Hospitals in the Republic of Ireland are running short of medication, and it’s because they’ve been inundated with patients.
Dublin’s Public Health Service says it’s overwhelmed with emergency calls due to the flu, with emergency services in most areas reporting a shortage of medication.
Emergency services in the city of Dublin say they have been overwhelmed with calls due a flu pandemic, with the emergency services’ chief executive confirming that there’s a shortage.
Emergency chief executive Marie-Louise Riddle said the city’s health service has been overwhelmed and it has had to shut down some of its services.
She said that a large number of people have called in to the emergency department seeking assistance with their flu symptoms, and some patients have been taken to hospital.
Ms Riddle, who is the first Irish-born head of the country’s Public Services Regulatory Authority, said she’s working with the health service to find ways to get more medication for patients, as well as find a way to get supplies and staff back to work.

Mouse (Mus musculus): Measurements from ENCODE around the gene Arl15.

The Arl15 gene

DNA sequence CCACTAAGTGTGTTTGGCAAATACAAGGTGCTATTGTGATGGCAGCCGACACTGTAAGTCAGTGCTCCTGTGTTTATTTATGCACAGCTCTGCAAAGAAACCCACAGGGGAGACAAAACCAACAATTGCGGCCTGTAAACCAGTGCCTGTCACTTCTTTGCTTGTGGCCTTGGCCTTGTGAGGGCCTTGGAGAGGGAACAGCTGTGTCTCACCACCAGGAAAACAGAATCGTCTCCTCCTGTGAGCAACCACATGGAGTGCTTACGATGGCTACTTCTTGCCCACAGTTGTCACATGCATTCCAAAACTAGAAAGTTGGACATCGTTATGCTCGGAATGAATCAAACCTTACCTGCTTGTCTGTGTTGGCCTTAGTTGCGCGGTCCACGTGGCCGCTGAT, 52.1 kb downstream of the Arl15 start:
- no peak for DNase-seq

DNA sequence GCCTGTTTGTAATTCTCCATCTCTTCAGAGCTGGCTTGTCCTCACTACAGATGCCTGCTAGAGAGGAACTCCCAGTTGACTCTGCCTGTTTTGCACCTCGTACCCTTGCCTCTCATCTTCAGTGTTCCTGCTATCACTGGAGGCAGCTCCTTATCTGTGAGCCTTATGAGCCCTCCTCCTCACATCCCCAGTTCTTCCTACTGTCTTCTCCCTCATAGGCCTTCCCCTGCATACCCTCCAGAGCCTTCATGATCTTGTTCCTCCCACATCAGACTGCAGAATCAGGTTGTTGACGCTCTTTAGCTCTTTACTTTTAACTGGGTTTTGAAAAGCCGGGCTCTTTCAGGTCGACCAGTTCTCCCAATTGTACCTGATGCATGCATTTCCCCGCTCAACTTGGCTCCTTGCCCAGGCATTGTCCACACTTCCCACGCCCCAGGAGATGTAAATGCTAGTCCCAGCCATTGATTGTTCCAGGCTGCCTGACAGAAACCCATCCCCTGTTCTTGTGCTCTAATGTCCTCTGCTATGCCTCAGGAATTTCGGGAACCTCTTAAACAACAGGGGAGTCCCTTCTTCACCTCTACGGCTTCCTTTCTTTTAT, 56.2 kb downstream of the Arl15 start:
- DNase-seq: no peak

She explained that in the last two days, there has been a lot of patients seeking treatment at the Royal Dublin Hospital.
She says there’s been a shortage in pharmaceuticals that can be used in patients with flu, and that the number of prescriptions issued to patients with the flu has been too high.
She also said that the hospital’s emergency department is in a “state of emergency”, and that patients can’t be seen there unless they’re in the emergency unit.
Ms Mearns said that it’s a situation that the Irish Health Service (IHS) is working to resolve.
She stressed that the IHS has been very supportive of the public service in dealing with the shortage, and has provided medication for the hospital.IHS is in the process of meeting with the medical officer of health (MOH) and the Dublin City Council to determine how it can provide more medication, she added.
The IHS also said it was working with hospitals to ensure that supplies are provided to patients.
The Irish Independent has contacted the Royal Hospitals of Ireland for comment.